"When I was in the sixth grade my mother kicked me out of the house. She said, 'You're going to live with your father. I don't want you here.' He came and picked me up one day, and that was the last time I ever saw her."
After moving back to his father's house in Bala Cynwyd, Burt attended public schools until the 10th grade, when he transferred to Archbishop Carroll. "I had my usual all F's, and then it was time for Catholic guidance," he says. "If I hadn't gone to Catholic school, I'd probably be wrestling Ric Flair for the NWA title instead of playing pro football." As a senior in 1984, he was one of the top high school shot-putters in the country, even though he rarely trained for the event, and he was a highly recruited defensive lineman. "By my senior year I had more power than the school principal," he says modestly of his schoolyard stature.
In a typical snap decision, Grossman chose to attend Pitt, where the Panthers were coming off a 3-7-1 season. "I don't want to say the place was corrupt, but they made you a lot of promises when you went there for a visit, and when you got there the place wasn't as great as they said it was," he says. "It's in the middle of a slum, and in the daytime you can tell it's a slum because it's dirty and there are bums around. But at night everything looks a little better, it lights up, all the bars are open, and everybody's partying. So they keep all the kids they're recruiting at the nicest hotel downtown, and they never bring them to campus during the daytime. When nighttime rolls around, that's the only time they get to see Pitt."
While Grossman was at Pitt, he drove a Pontiac Trans Am, a black Camaro IROC, a red IROC and a Porsche. "That was another big mystery when I was in college—why I had a new car every year," says Grossman, who is much more candid when he's talking about other people than about himself. In this case he refuses to explain how he got the cars. His first IROC was blown up, but he insists it was nothing personal. "They have a system in Pittsburgh," he says. "They steal your car, and after they strip off what they want, they blow it up. The thieves get what they want, and you get the full insurance."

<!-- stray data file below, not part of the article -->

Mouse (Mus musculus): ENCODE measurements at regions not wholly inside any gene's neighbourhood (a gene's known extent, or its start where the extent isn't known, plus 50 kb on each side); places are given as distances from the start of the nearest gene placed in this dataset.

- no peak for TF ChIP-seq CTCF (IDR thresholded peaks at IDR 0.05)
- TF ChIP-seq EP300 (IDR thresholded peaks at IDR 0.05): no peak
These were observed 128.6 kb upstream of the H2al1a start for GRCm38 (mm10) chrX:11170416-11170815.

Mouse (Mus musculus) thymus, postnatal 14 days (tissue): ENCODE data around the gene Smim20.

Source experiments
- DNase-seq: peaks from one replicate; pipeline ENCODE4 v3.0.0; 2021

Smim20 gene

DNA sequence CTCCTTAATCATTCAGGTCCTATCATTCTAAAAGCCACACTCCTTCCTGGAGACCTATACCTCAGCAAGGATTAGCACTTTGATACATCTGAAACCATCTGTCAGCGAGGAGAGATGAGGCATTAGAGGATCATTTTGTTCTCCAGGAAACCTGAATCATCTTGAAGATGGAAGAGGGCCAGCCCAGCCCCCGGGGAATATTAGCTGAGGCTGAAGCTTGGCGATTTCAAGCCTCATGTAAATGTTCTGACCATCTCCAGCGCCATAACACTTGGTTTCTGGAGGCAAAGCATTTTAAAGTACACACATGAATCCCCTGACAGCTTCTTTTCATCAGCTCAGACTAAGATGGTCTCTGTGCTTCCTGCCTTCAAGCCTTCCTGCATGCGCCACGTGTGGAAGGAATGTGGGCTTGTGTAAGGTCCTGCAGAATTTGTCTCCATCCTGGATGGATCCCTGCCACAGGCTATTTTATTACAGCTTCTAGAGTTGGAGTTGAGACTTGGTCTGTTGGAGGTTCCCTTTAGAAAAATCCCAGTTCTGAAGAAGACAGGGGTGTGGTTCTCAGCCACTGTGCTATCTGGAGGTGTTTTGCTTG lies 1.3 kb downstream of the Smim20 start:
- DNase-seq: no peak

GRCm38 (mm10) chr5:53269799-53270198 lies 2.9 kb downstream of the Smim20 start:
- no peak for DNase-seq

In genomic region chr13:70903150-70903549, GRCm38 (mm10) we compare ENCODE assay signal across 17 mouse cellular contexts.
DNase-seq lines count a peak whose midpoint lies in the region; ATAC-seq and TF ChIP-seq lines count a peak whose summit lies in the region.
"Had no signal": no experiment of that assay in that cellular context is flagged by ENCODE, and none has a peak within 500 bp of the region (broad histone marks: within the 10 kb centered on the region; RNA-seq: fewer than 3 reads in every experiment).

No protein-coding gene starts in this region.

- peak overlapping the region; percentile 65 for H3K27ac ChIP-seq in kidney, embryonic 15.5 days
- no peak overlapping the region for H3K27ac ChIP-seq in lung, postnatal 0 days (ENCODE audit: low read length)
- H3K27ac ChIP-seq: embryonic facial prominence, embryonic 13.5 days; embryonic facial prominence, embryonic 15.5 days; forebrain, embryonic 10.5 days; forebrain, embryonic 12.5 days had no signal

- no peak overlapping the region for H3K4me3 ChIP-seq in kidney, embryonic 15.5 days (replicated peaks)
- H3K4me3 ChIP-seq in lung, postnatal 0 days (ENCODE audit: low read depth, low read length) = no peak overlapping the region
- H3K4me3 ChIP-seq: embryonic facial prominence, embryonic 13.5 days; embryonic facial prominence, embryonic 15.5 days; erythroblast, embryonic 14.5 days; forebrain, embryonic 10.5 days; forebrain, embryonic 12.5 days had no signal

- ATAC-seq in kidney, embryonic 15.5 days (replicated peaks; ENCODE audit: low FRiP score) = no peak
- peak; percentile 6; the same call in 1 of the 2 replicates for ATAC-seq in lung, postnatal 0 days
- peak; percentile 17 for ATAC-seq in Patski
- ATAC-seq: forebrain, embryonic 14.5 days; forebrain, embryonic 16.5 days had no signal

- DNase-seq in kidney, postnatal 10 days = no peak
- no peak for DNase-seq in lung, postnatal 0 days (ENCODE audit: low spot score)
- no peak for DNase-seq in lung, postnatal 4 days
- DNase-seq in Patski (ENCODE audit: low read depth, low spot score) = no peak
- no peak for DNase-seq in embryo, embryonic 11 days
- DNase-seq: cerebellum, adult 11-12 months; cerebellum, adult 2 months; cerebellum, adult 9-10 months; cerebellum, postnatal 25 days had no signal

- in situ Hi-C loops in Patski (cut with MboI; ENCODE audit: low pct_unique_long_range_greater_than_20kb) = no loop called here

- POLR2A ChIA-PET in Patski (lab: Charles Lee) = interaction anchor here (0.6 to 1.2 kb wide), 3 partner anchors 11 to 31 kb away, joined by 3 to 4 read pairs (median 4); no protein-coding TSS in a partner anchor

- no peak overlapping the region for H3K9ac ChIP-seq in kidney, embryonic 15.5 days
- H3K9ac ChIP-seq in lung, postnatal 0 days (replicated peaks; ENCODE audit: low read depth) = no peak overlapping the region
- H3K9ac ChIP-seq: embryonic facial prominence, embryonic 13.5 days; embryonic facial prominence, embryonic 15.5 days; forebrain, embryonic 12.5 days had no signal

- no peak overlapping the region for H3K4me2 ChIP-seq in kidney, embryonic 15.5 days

Grossman had several addresses at Pitt, and he developed a love of animals that seemed to grow with each stop. "If you live on campus, everything's cockroach-infested and there are rats everywhere," says Grossman, who lived in a dorm as an underclassman. "Pitiful places, you can't even imagine." In any case, Grossman's affection for rodents grew enormously when he moved off campus and bought two baby alligators to go with a pet boa constrictor. "They eat mice, that's the big thrill," he says. "The alligators weren't that big, but one of them got loose one day, so I had to get rid of them." To fill the terrible void in his heart, Grossman brought home a tankful of piranhas. To cheer himself up, he would drop live goldfish into the tank and dream about quarterbacks.